neither earning nor learning
Cards on the table, and contrary to what it actually says on my curriculum vitae, I didn’t go to uni. Due to an admittedly dreadful set of A level results I was consigned, in the early 80s, to the second tier of further education, and I went to a poly. Sheffield City Polytechnic to be precise and it was exactly the right decision as I was fortunate enough to pick a course I thoroughly enjoyed, achieve a half-decent result, graduate without a penny of debt and walk into a job that warranted what I’d just learned. I look back on those days fondly and can honestly say that, to this day, I am a product of those times.
Consequently, I have been a constant and vociferous supporter of further education for all and genuinely believe that, due to increasing teaching standards and the quality of information available to them, subsequent generations have become both smarter and more intelligent. And the stats for once back this up: British universities now award five times as many degrees as they did when I was at poly; the proportion of Firsts has more than quadrupled from 7% in 1994 to 29% this year; at thirteen specific universities more than 90% of students were awarded at least a 2:1 and at spired Oxbridge colleges 99% of their English, history and language undergraduates received either a First or 2:1.
At first glance, our universities are a national success story. They, we are repeatedly told, are world-class, the envy of academia the world over and international student flock to study at them. Scratch below this gilded surface however and there’s a different story to be had: Never before have we had so many well-qualified graduates and never before have their qualifications amounted to so little. Extrapolate this grade ‘drift’ and by 2061 100% of university attendees will all achieve Firsts! During the past thirty-five years, successive governments of all colour and persuasion have changed further education out of all recognition and the British university degree has all but lost its value.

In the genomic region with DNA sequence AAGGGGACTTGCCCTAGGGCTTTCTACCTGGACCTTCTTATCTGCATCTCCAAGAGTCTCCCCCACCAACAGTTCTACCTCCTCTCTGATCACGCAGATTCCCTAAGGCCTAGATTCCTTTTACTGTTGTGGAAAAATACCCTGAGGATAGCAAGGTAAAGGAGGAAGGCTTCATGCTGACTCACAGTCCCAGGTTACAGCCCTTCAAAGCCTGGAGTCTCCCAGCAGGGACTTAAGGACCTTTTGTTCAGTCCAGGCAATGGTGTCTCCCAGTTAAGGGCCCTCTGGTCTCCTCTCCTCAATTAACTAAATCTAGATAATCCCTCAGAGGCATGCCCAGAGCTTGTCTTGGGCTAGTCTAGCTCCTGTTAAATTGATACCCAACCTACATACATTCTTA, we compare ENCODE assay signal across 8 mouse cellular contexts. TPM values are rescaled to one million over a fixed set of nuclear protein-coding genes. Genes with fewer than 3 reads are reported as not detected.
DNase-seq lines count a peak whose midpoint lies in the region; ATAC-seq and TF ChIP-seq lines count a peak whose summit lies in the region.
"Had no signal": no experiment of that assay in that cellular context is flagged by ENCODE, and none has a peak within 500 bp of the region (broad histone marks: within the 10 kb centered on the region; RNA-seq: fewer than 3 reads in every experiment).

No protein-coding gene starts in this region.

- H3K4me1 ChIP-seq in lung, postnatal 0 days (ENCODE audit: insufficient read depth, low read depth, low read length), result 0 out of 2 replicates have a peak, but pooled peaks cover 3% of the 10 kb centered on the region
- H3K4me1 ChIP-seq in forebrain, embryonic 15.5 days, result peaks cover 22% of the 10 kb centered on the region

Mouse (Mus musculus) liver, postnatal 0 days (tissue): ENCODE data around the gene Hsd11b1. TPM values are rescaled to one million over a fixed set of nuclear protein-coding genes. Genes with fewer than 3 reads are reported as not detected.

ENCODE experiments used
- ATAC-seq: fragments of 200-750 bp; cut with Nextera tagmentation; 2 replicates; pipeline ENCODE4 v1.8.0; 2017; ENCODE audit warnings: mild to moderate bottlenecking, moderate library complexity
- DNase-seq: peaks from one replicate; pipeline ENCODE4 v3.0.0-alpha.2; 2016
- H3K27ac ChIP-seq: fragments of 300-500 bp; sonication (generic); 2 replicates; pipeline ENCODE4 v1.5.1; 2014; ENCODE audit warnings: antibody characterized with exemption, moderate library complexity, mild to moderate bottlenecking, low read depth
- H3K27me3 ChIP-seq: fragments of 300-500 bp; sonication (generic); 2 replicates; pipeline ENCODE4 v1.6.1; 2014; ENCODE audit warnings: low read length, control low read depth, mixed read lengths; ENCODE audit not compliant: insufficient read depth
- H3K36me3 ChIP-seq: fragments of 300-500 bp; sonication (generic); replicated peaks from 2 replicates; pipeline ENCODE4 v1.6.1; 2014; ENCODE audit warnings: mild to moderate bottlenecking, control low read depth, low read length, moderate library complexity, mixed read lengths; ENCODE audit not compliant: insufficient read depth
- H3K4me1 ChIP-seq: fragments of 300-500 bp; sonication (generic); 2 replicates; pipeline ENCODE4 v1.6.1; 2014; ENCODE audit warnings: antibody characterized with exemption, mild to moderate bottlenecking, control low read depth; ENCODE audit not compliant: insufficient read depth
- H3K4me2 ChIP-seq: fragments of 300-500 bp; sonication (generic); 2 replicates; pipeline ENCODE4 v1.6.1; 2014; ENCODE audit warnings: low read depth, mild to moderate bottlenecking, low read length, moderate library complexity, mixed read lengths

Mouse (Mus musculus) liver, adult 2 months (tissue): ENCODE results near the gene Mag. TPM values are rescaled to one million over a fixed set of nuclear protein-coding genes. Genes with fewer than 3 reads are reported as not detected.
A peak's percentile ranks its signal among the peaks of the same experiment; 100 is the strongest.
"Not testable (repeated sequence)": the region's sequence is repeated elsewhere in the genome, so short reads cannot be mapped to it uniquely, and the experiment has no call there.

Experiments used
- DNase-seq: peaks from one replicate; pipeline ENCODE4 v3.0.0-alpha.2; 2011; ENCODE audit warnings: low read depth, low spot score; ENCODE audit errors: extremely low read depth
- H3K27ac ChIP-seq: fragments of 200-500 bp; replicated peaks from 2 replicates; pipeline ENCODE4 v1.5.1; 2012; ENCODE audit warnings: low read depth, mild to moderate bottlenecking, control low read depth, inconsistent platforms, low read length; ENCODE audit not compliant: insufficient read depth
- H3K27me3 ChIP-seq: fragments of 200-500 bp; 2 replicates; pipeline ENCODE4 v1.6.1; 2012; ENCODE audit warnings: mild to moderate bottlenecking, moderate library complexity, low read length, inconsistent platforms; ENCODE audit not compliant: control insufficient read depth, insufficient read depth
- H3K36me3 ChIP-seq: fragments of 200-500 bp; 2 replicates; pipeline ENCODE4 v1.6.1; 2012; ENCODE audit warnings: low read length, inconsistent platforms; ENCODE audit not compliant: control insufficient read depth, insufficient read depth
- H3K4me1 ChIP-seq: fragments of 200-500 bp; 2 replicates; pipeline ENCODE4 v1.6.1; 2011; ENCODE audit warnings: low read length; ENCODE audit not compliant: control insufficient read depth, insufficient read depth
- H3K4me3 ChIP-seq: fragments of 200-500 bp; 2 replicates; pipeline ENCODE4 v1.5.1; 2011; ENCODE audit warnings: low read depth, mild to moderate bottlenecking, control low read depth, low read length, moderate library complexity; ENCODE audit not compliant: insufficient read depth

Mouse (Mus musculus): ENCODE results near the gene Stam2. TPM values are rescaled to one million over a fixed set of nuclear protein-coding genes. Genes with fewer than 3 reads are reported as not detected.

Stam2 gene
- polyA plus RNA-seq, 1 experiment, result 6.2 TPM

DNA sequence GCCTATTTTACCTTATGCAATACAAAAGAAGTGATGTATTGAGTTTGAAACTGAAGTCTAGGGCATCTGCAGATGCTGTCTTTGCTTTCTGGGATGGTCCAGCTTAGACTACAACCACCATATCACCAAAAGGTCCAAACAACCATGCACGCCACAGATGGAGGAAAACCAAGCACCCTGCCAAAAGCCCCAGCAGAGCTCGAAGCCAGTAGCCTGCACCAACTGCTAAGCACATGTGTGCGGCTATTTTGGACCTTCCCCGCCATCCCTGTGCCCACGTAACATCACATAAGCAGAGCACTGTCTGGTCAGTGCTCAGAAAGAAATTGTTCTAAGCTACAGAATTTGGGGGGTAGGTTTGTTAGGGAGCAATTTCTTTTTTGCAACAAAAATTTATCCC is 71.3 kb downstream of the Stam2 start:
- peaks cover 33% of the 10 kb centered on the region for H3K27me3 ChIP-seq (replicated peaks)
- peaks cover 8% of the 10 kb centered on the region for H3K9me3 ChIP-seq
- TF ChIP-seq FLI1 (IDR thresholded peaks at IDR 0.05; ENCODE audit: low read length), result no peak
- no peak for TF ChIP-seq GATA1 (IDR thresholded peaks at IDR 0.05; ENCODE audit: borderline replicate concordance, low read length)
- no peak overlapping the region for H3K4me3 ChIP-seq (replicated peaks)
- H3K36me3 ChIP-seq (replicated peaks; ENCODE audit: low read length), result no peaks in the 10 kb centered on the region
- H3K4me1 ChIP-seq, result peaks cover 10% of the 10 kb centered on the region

Under the tutelage of her political mentor and education secretary, Keith Joseph, Margaret Thatcher published the radical 1985 Jarratt Report which detailed that “universities are first and foremost corporate enterprises” and “scholars should not run the university system, business leaders must”. The upshot was clear in that their operation and future success would be determined by market forces.
Sheffield City Polytechnic was reborn as Sheffield Hallam University in 1992 at the behest of PM John Major and to ‘raise expectations’ their funding was made dependent upon the quality of their academic research, not upon the quality of their teaching, as had always been the case. A subtle change that you’d be forgiven for thinking was relatively innocuous and benign, until the penny drops that, previously local teaching institutions where few staff undertook research, now had to publish or perish. The following year saw the release of the University League Tables where the prime drivers are seen to be the quality of said academic research and the publishing of achieved performance ie grades. Both these factors are critical to an institution’s ranking and by implication, its attractiveness to future students.
Fast forward several years and we see the coalition government of 2011 all but eliminate direct funding for university teaching, replacing it with tuition fees in excess of £9000. The circle was complete and government money in the form of student loans now followed those very same students. The fate and future of all our education establishments rested on the decisions made by eighteen year olds, and these decisions were almost entirely based on the university’s position within the league tables. Universities no longer competed on grounds of education but on the grades they awarded. How else to explain the unprecedented rise of the ‘unconditional offer’?
The outcome is a grossly expanded university system that chases student numbers as they determine the ’value’ of the institution, and perhaps the salary of their Chancellor. The ultimate irony is that, with fewer ‘graduate’ positions paying the salary levels that warrant the paying-back of the student loans, we’re wasting money and the current system is actually costing the taxpayer far more in real terms than the system it sought to replace. Have we sold our younger generations a lie wrt the value of a university education and are we in fact wasting their precious, valuable time? The sad truth of our current university system is that, more often than not, it provides neither a platform for learning nor one for earning.